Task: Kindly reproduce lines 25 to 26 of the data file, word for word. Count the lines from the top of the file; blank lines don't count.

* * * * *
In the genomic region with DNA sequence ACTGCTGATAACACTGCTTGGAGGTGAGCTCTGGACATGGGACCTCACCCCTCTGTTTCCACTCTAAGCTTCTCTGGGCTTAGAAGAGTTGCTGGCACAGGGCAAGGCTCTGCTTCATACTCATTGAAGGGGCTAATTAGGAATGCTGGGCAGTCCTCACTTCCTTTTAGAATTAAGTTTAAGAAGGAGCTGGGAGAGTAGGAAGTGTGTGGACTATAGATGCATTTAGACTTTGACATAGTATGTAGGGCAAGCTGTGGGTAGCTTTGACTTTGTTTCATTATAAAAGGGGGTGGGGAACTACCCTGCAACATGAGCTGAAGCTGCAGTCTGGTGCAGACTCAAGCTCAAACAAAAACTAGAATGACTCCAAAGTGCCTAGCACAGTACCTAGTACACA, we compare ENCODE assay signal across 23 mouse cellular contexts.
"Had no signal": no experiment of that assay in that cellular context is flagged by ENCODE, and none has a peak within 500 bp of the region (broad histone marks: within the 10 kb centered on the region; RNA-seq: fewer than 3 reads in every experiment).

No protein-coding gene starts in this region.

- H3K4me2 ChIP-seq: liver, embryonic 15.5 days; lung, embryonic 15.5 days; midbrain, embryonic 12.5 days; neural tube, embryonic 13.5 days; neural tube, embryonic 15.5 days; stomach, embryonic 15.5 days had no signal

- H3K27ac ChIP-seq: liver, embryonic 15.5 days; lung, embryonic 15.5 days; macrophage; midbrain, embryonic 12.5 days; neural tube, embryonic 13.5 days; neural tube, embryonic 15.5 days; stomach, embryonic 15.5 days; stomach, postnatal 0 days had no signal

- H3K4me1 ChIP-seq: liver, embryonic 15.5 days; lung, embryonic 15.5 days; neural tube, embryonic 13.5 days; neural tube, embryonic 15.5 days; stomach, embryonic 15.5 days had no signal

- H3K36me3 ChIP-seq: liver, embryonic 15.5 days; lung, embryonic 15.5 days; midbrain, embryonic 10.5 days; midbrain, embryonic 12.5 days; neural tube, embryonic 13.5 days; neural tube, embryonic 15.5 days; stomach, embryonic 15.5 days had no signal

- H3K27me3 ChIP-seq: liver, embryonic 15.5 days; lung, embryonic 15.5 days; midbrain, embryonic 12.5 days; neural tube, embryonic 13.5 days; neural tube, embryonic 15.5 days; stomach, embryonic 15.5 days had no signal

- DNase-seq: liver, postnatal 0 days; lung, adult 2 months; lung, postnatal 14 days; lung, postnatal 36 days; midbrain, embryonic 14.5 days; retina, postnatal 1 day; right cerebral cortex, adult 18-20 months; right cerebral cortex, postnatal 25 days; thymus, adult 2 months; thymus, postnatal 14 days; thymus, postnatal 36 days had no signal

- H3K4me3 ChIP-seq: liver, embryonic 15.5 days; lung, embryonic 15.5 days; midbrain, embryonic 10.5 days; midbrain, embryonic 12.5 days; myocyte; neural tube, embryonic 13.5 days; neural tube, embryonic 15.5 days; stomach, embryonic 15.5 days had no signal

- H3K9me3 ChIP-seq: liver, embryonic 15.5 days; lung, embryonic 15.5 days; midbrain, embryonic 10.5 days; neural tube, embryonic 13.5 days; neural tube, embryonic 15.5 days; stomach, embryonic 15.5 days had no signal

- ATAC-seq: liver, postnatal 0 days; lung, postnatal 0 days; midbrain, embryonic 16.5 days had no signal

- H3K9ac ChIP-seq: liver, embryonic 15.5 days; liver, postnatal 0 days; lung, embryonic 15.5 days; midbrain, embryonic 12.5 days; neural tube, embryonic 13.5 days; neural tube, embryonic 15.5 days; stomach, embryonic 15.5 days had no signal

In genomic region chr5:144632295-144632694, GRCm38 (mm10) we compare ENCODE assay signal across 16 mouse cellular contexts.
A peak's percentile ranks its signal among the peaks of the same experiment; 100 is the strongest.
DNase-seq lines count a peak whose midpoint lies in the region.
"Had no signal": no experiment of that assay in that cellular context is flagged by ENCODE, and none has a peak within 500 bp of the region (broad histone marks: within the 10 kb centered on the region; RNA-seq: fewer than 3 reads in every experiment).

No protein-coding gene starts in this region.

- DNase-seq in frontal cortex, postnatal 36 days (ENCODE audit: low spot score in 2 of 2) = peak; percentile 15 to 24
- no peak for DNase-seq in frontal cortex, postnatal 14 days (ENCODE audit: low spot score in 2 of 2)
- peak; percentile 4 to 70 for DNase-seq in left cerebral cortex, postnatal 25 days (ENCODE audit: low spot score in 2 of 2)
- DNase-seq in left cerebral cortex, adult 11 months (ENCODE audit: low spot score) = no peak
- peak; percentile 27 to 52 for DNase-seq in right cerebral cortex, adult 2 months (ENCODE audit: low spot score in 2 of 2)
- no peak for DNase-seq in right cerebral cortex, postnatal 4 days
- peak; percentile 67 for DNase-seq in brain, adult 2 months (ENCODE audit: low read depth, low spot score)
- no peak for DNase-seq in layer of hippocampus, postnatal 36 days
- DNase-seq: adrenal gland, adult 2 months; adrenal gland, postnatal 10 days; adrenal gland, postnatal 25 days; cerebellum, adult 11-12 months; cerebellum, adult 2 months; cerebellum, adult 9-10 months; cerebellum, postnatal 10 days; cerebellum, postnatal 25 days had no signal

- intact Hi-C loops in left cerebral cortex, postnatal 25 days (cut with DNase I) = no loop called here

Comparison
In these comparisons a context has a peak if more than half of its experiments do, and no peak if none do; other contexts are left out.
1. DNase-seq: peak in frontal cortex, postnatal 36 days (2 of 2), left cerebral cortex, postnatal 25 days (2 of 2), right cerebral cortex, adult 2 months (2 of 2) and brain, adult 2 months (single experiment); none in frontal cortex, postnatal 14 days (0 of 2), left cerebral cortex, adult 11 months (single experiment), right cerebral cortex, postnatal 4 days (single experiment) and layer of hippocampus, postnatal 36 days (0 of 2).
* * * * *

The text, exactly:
- peak; percentile 67 for DNase-seq in brain, adult 2 months (ENCODE audit: low read depth, low spot score)
- no peak for DNase-seq in layer of hippocampus, postnatal 36 days